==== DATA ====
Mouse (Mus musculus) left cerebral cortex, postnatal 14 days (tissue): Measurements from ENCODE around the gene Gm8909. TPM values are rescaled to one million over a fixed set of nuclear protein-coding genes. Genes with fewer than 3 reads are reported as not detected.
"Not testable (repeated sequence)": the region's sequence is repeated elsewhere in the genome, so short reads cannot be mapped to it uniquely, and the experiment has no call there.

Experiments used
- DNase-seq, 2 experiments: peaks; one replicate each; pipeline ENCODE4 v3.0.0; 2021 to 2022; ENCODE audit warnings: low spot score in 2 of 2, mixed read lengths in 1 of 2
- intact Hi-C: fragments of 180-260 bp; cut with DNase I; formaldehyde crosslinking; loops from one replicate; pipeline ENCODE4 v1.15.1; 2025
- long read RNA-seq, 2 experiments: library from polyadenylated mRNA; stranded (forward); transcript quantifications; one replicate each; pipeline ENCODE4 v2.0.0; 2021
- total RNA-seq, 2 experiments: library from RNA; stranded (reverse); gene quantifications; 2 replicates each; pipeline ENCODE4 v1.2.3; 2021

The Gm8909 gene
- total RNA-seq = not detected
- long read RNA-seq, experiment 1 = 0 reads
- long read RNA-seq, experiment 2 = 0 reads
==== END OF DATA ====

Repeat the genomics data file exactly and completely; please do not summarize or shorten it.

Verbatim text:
Mouse (Mus musculus) left cerebral cortex, postnatal 14 days (tissue): Measurements from ENCODE around the gene Gm8909. TPM values are rescaled to one million over a fixed set of nuclear protein-coding genes. Genes with fewer than 3 reads are reported as not detected.
"Not testable (repeated sequence)": the region's sequence is repeated elsewhere in the genome, so short reads cannot be mapped to it uniquely, and the experiment has no call there.

Experiments used
- DNase-seq, 2 experiments: peaks; one replicate each; pipeline ENCODE4 v3.0.0; 2021 to 2022; ENCODE audit warnings: low spot score in 2 of 2, mixed read lengths in 1 of 2
- intact Hi-C: fragments of 180-260 bp; cut with DNase I; formaldehyde crosslinking; loops from one replicate; pipeline ENCODE4 v1.15.1; 2025
- long read RNA-seq, 2 experiments: library from polyadenylated mRNA; stranded (forward); transcript quantifications; one replicate each; pipeline ENCODE4 v2.0.0; 2021
- total RNA-seq, 2 experiments: library from RNA; stranded (reverse); gene quantifications; 2 replicates each; pipeline ENCODE4 v1.2.3; 2021

The Gm8909 gene
- total RNA-seq = not detected
- long read RNA-seq, experiment 1 = 0 reads
- long read RNA-seq, experiment 2 = 0 reads